“There is most definitely a fantastic combined community, national and international effort that has turned this crisis around,” John Ging, Director of Operations for the UN Office for the Coordination of Humanitarian Affairs (OCHA), told reporters at a press briefing in New York earlier today.“But there is no room for complacency,” Mr. Ging added. “The last mile is the hardest mile. We must stay the course.”Confirming the need for ongoing vigilance, the World Health Organization (WHO) reported today a surge in new Ebola cases this past week, ending a series of declines the agency noted when it reported that the number of new cases in the three hardest-hit countries of Guinea, Liberia and Sierra Leone recently fell below 100 for the first time in seven months.“While remarkable progress has been made, we must not forget that it only takes one new case to start a new outbreak,” stressed Mr. Ging.He also noted that as optimism among Ebola responders grows, a simultaneous shift towards recovery is also taking place with efforts focusing on sending children back to school and rebuilding the local economies that were gutted by the epidemic. Mr. Ging, who recently visited countries in the Ebola-affected region to assess existing emergency coordination structure, explained to journalists that emergency health workers had undertaken “heroic” efforts in educating communities and treating Ebola patients as “human as possible.” Above all, he said, they had been instrumental in broadcasting the mantra that “early detection, early treatment is the key to survival” despite the strident communication difficulties present in many of the West African countries. “If you get into detection centres early, survival rates can increase and they do,” he noted, in response to questions.In Guinea alone, communication remained a “big challenge” with only two per cent of the population owning a television. Moreover, community outreach had encountered much resistance with suspicion and fear breeding misperceptions and misinformation and fomenting, in some cases, acts of violence against the health workers. Nevertheless, Mr. Ging continued, communities remained mobilized with children returning to school and reclaiming their futures – a key to helping these countries “get back on their feet as soon as possible.” “This crisis has exposed weaknesses in the health services delivery for the populations in these countries,” he said, warning that Ebola would only be defeated if responders also confronted the issues that prompted the crisis. As a result, he urged donors to remain focused on combatting the disease and maintain “the resolve to stay the course, to eliminate the virus.” It is not a question of if West Africa will get to zero cases, but a question of when, Mr. Ging concluded. “The number of cases has been reduced dramatically,” he said. “It has brought a sense of hope for people in the region.”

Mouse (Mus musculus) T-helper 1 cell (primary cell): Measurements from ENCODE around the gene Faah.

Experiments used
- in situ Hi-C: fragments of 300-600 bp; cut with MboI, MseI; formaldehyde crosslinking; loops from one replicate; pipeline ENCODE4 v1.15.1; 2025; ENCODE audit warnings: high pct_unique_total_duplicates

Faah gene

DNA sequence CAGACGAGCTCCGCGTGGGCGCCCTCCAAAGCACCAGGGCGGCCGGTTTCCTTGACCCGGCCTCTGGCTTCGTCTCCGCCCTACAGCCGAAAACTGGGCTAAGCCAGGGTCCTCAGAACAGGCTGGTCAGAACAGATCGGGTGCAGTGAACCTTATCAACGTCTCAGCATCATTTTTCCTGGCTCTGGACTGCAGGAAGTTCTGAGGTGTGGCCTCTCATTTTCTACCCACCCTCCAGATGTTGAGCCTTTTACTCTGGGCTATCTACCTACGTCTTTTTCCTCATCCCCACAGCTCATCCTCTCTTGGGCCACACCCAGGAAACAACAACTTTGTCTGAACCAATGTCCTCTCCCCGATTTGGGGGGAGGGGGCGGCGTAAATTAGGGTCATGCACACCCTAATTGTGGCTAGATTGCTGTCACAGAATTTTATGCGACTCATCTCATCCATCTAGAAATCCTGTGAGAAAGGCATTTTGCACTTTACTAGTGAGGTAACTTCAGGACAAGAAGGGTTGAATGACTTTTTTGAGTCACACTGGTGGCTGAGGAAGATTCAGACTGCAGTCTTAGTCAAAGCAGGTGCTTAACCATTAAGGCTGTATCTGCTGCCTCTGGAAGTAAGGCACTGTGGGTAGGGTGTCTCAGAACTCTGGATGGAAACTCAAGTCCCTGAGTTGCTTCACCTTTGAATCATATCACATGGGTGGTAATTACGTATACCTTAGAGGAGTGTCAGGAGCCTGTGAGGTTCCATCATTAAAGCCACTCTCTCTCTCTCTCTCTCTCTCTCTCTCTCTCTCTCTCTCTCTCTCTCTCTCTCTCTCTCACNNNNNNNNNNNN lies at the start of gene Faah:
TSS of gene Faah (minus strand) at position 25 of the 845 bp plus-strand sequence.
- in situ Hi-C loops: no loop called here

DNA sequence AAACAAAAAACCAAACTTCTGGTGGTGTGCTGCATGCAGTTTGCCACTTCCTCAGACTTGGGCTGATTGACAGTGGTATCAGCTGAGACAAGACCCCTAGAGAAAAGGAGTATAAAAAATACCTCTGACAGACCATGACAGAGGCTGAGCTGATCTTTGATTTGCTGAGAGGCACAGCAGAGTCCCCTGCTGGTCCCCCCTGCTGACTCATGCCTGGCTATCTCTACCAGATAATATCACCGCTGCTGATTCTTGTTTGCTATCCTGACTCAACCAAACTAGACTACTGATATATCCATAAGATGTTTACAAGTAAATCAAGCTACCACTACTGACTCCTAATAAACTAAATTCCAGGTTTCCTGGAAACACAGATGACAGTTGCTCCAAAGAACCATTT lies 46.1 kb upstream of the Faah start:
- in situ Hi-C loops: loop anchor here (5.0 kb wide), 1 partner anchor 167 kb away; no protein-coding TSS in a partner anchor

Want the best of The Telegraph direct to your email and WhatsApp? Sign up to our free twice-daily Front Page newsletter and new audio briefings. They are calling for GPs’ handwritten prescriptions to be written in block capital letters in future to avoid any similar confusion.In the article, the doctors wrote: “We wish to report an ocular chemical injury caused by inadvertent dispensing and administration of an erectile dysfunction cream (Vitaros) instead of an ocular lubricant (VitA-POS) to highlight this potential source of error.“It is unusual in this case that no individual, including the patient, general practitioner or dispensing pharmacist, questioned erectile dysfunction cream being dispensed to a female patient with ocular application instructions.“We would like to raise awareness that medications with similar spellings exist,” the report said.“We encourage prescribers to ensure that handwritten prescriptions are printed in block capital letters to avoid similar scenarios in the future.“We believe this to be an important issue to report to enhance awareness and promote safe prescribing skills.”The doctors noted that one in 20 prescriptions were estimated to be affected by a prescribing error. Experts have said GPs must use block capitals when writing prescriptions after a woman was mistakenly given erectile dysfunction cream for a dry eye.The unnamed patient, from Glasgow, had to be treated in hospital after she was given the wrong medication due to a mix-up. She suffered with blurred vision, a swollen eyelid and redness and discomfort immediately after putting the cream into her eye.On attending the emergency department of a Glasgow hospital, the patient was found to have conjunctivitis and a defect on her cornea. However, the erectile dysfunction cream that was dispensed to her had a similar name, Vitaros, to the eye lubricant she was actually prescribed – VitA-POS.Eye doctors from Glasgow’s Tennent Institute of Ophthalmology, who treated the woman, have now written an article on the case in BMJ Case Reports, the medical journal.The woman responded well to treatment with topical antibiotics, steroids and lubricants. However, the clinicians noted that although the chemical injury to her eye was resolved within a few days, she continued to suffer pain in her eye.Following the incident, she required treatment with injections, eye drops and lubricants to help protect her.Dr Magdalena Edington, who wrote the case report, along with her colleagues Dr Julie Connolly and Dr David Lockington, said they wanted to highlight the need for greater care in issuing medicines.